The Trojan.MAC.RustDoor backdoor is potentially linked to the notorious BlackBasta and (ALPHV/BlackCat) ransomware operators.
Bitdefender researchers have discovered a new backdoor targeting macOS devices. The backdoor, dubbed, Trojan.MAC.RustDoor is written in Rust language and can steal specific files, archive them, and upload them to the C2 (command and control) server.
According to the researchers, the backdoor has been active since November 2023. While Bitdefender could not attribute the campaign to a known threat actor, artefacts and indicators of compromise (IoCs) suggest a possible relationship with BlackBasta and ALPHV/BlackCat ransomware operators.
The backdoor impersonates a Visual Studio update, distributed as FAT binaries with Mach-O files for Intel x86_64 and ARM architectures. Samples identified by Bitdefender were titled:
The first samples were found in November 2023 and the newest on 2nd February 2024. The Rust-based source code makes it harder for security researchers to analyze and detect its malicious code, potentially giving malware authors an advantage.
The backdoor has multiple variants, named Variant 1, Variant 2, and Variant Zero, with most samples sharing core functionalities. Variant 1 is a testing version, first seen on 22nd November 2023, and contains an embedded plist file. It is meant to ensure persistence using LaunchAgents but does not include a field for this method.
The second variant, found on 30th November 2023, is an upgraded version of the malware, containing a complex JSON configuration and an embedded Apple script for data exfiltration. The script is used to exfiltrate documents with specific extensions and sizes from Documents and Desktop folders, as well as user notes stored in SQLite format.
Variant Zero, discovered on 2nd February 2024, is the least complex variant, lacking Apple script and embedded configuration, despite its backdoor functionality.
All samples contain the backdoor functionality, with supported commands such as ps, shell, cd, mkdir, rm, rmdir, sleep, upload, botkill, dialog, taskkill, and download. These commands allow the malware to gather and upload files and gather information about the machine.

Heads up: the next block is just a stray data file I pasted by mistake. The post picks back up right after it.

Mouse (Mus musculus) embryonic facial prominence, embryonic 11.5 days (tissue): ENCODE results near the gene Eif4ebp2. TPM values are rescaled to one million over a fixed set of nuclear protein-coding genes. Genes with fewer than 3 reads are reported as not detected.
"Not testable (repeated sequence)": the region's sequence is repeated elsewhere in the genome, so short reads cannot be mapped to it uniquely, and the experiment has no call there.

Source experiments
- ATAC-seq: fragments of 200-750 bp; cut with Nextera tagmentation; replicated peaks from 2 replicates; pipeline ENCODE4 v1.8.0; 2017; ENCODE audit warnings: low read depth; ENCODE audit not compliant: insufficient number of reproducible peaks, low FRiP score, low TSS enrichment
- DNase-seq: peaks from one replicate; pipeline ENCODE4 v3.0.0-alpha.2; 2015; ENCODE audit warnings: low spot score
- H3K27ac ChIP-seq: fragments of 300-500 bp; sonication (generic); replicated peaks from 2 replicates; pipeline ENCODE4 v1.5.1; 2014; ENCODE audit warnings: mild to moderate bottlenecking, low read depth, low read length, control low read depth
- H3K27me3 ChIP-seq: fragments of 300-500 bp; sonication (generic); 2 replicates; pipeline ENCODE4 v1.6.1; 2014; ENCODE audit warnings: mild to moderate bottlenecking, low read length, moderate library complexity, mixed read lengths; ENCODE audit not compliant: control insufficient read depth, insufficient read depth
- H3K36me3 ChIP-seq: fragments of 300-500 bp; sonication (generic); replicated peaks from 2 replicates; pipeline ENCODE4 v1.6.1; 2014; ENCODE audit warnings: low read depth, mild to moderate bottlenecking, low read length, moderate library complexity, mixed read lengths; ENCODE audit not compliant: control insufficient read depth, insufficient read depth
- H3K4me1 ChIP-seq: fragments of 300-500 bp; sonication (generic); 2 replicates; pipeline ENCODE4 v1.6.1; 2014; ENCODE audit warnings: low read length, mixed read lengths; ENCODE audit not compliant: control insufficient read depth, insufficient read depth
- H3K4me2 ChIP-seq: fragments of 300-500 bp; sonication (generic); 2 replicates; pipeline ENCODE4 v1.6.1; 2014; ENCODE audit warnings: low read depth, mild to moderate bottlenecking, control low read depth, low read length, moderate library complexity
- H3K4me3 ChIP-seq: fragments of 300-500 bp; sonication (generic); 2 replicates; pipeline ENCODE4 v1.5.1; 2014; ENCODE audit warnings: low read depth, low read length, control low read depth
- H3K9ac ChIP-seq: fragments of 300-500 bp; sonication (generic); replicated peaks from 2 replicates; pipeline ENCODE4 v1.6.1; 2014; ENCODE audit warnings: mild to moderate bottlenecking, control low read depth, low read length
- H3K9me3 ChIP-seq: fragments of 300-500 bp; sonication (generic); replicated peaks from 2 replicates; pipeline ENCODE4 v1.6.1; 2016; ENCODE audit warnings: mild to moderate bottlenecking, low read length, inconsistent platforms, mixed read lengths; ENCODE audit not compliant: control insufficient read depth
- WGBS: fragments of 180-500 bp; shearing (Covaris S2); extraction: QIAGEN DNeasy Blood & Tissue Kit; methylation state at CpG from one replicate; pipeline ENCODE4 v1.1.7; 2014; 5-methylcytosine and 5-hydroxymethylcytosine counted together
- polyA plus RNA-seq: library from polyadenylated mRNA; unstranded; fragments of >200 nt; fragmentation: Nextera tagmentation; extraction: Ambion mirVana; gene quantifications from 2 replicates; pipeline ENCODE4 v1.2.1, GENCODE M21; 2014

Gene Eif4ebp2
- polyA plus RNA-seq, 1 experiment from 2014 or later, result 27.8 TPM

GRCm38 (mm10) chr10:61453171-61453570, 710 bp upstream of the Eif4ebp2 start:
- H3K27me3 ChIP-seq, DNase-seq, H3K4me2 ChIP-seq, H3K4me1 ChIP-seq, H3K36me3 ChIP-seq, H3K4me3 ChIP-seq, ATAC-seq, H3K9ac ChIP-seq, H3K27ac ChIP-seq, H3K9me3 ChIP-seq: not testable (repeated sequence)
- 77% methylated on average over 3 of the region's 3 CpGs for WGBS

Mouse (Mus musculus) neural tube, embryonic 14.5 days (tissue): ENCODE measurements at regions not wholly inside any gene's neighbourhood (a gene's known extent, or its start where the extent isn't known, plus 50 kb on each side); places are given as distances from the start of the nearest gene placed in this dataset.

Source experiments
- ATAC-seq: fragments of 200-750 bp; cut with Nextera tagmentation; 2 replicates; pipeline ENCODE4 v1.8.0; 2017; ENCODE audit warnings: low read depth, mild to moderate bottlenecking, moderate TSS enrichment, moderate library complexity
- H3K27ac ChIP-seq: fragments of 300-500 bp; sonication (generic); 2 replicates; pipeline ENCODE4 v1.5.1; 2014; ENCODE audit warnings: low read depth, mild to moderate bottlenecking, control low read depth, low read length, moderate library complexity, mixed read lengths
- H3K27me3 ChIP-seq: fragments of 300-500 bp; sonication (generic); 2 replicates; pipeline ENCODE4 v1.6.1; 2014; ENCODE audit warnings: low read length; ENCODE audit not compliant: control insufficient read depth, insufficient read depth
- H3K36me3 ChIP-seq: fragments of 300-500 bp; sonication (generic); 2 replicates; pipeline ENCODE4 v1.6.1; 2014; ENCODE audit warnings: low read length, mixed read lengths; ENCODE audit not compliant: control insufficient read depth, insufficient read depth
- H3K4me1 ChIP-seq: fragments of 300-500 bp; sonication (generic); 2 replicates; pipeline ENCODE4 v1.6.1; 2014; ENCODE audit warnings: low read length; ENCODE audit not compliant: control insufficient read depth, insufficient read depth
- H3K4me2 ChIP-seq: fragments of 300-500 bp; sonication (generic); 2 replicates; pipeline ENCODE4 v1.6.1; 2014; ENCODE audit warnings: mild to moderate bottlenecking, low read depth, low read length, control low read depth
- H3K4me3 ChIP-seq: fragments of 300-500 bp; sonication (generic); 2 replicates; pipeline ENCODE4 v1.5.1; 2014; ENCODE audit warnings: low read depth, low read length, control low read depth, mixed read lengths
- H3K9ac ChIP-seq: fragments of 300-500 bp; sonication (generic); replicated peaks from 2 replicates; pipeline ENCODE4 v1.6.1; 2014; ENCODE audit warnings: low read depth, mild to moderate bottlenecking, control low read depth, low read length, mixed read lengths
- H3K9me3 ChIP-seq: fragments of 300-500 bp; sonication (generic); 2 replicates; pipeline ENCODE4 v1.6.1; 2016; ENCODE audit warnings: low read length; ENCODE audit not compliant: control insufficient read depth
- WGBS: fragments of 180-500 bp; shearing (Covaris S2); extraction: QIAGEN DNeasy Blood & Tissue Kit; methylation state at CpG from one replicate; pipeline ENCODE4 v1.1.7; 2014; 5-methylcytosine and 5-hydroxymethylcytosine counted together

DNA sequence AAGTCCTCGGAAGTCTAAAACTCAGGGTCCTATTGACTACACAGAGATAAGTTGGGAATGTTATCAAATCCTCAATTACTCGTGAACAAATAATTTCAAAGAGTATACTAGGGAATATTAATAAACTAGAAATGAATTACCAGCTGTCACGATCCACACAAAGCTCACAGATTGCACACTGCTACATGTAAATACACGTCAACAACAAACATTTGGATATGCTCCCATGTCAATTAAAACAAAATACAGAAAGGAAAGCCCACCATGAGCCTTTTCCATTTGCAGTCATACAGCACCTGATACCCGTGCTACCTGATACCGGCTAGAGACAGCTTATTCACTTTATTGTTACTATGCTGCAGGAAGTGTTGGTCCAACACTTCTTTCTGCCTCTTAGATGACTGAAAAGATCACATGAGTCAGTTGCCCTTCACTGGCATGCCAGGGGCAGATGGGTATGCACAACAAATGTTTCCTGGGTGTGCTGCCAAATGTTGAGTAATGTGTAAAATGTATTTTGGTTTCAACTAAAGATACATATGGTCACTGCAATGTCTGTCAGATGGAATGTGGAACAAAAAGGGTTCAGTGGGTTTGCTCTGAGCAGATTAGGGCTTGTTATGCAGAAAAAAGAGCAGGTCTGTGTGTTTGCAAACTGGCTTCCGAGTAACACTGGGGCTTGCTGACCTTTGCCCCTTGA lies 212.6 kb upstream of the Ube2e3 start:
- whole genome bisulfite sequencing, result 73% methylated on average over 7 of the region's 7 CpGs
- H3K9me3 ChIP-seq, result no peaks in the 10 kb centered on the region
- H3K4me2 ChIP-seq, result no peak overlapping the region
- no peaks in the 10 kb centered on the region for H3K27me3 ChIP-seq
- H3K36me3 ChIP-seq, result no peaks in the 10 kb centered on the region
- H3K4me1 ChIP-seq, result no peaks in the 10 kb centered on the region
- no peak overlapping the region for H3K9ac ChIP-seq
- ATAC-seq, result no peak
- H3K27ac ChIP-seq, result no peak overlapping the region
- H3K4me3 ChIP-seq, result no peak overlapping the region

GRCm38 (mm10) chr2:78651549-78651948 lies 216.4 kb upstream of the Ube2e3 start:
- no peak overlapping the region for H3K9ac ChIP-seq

Additionally, the information extracted with the sysctl command and the output of two other commands (pwd and hostname) are submitted to the Register endpoint of the C&C server to receive a Victim ID.
According to Bitdefender’s blog post, communication with the C2 servers is performed using endpoints such as POST /gateway/register, POST /gateway/report, /gateway/task, and /tasks/upload_file. The C2 servers are currently answering with “detail”: “Not found.”
Trojan.MAC.RustDoor is a malware family that employs multiple persistence mechanisms, including lock_in_cron, lock_in_launch, lock_in_dock, and lock_in_rc. These methods are common in recent malware families but not as popular. Lock_in_cron involves using cronjobs, while lock_in_launch uses LaunchAgents to execute the binary every time a user logs in.
Lock_in_rc is achieved by modifying the ~/.zshrc file to execute the binary every time a new ZSH session is opened. Lock_in_dock is achieved by adding the binary to the Dock using the command defaults write com.apple.dock persistent-apps -array-add.
This is an ongoing research. Hackread.com will update readers when new details are shared regarding the likely threat actors behind this operation.
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